Carbon County voters casting ballots in the Republican primary election on June 22 will notice several changes in the process.
According to the Utah Lieutenant Governor's Office, numerous reforms, including changes in state and federal law, have been implemented to correct imperfections discovered in 2000 and maintain accessible and error-free elections.
The 2004 Utah Legislature amended the state's absentee voting law.
The amended law allows all registered voters to cast absentee ballots.
The purpose of the change is to reduce lines at polling locations on election day and increase voter turnout, explained the lieutenant governor's office.
Individuals interested in voting by absentee may contact the county clerks office.
To prevent fraud, an act signed into law in 2002 requires all voters who registered by mail or in a drive after Jan. 1, 2003 to provide photo identification or proof of residency before casting ballots. Regardless of how or when local residents registered, all voters should bring identification to the polls on election day.
Additionally, individuals who have moved within a county and have not re-registered at new addresses may still cast provisional ballots at their new voting precincts. A provisional ballot requires the individual to provide information regarding residency as well as identity and to affirm that he or she is registered to vote.
Following the primary election, the registration status of a provisional voter will be verified.
Provisional votes cast by residents registered in the county will be counted with the absentee ballots.
Locally, polling places have often been consolidated in the past. But that will not happen during the upcoming election.
"We have taken care to be sure people aren't confused by not combining polling places for this election," explained Carbon County Clerk Bob Pero. "In the past, that has sometimes created problems for voters so we are trying to have things be as clear as possible."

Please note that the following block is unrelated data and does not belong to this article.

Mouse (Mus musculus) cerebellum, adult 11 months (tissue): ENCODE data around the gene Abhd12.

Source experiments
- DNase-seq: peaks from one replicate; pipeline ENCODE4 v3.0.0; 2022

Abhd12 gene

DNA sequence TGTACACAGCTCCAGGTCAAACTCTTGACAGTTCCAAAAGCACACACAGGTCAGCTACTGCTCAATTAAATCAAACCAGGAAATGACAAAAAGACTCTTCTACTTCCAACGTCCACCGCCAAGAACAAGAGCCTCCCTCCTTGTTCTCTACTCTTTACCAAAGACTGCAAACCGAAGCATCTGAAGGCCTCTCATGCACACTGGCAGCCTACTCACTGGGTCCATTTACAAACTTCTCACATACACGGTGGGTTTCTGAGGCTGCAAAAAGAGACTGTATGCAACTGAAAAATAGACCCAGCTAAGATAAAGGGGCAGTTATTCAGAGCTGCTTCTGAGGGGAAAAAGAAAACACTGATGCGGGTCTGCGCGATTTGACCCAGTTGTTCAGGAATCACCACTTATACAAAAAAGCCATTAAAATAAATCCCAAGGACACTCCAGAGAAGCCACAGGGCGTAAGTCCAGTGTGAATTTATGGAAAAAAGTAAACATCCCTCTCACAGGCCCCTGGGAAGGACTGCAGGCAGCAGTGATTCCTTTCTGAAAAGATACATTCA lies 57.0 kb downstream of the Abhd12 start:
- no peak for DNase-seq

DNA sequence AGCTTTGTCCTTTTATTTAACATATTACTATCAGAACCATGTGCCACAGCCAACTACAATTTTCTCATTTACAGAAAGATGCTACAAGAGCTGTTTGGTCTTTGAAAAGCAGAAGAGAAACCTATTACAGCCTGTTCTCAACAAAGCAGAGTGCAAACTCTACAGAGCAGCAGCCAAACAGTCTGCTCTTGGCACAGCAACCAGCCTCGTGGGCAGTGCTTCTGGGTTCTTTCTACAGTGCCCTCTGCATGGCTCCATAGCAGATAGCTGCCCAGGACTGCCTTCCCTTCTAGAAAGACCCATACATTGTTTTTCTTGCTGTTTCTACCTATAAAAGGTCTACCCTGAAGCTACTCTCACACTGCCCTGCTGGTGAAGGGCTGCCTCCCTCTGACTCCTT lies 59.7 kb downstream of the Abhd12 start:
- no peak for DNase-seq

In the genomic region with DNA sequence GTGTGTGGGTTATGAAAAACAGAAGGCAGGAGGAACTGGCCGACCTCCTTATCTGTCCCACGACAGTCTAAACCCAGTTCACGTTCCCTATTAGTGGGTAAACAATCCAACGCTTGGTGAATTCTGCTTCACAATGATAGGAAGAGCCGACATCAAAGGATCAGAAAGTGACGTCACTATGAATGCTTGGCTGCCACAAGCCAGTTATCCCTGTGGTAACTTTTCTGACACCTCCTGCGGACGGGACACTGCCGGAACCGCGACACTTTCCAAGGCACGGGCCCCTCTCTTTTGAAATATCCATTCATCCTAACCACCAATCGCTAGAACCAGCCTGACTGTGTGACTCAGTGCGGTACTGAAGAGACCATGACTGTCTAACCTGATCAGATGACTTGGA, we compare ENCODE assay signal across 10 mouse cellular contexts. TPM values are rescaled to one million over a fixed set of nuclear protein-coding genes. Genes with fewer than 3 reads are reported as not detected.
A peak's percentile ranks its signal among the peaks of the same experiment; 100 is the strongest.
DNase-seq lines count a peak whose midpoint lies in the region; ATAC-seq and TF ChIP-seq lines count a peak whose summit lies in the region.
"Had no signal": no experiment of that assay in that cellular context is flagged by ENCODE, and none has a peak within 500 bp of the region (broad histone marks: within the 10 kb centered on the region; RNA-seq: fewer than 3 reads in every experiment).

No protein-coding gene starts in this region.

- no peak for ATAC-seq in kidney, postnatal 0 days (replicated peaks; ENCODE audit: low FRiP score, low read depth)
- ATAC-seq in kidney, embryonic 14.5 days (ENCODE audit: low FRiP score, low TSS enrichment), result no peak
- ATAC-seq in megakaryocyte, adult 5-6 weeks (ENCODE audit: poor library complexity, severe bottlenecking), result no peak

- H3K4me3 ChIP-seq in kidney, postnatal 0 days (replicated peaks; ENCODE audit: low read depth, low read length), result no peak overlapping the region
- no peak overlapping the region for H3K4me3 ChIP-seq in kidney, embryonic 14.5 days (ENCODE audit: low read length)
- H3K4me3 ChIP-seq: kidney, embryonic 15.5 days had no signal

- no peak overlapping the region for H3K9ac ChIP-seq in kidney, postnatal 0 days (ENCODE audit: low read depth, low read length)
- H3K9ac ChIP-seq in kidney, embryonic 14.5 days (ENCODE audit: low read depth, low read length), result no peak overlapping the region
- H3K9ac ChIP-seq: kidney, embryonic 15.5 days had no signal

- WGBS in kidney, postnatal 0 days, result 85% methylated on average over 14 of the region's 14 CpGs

The primary election is only for registered Republicans or residents wishing to register with the party.
"The Republican Party officials closed their primaries in the 2000 election and that same thing will be in effect in this election," stated Pero. "People need to know that, if they are not a registered Republican, they cannot vote in this election."
"They can, however, register as a Republican at the polls if they are presently unaffiliated and want to affiliate with that party," pointed out the county clerk.
There are currently 1,621 registered Republican Party members residing in Carbon County.
The Republican primary on June 22 will pit the two gubernatorial candidates and their running mates against each other who came out of the party's state convention last month.
Jon M. Huntsman Jr. and running mate Utah County Commissioner Gary Herbert will square off at the primary polls against Nolan E. Karras and former Utah Congresswoman Enid Greene for the Republican spot on the general election ballot.
The winning Republican gubernatorial candidate will face Democrat Scott Matheson Jr. in the general election.
The other race that will be decided is between two candidates for the right to run against Democrat Jim Matheson in Utah's 2nd Congressional District.
Tim Bridgewater will go up against John Swallow for the chance to compete with Matheson for one of three seats Utah has in the United States Congress.
Carbon citizens may call the county clerk's office at 636-3201 to clarify their voting status, pointed out Pero.
In addition to preparing for the primary, the clerk's office has started getting ready for the general election in November.
"In that planning process, we are going to send out new voter identification cards to everyone who is registered in the county," pointed out Pero. "We want things to go smoothly in both elections."
The reforms, along with numerous American Disability Act (ADA) accessibility improvements, have been made to upgrade the election process.
Carbon County voters who may feel their rights were denied on election day should contact the offices listed in the uniform information posted at all local polling locations.
By the time the general election rolls around, Pero indicated that all of the polling places in Carbon County will be ADA compliant.
"We found that some of the polling places didn't meet the ADA standard and that will be corrected," concluded the county clerk.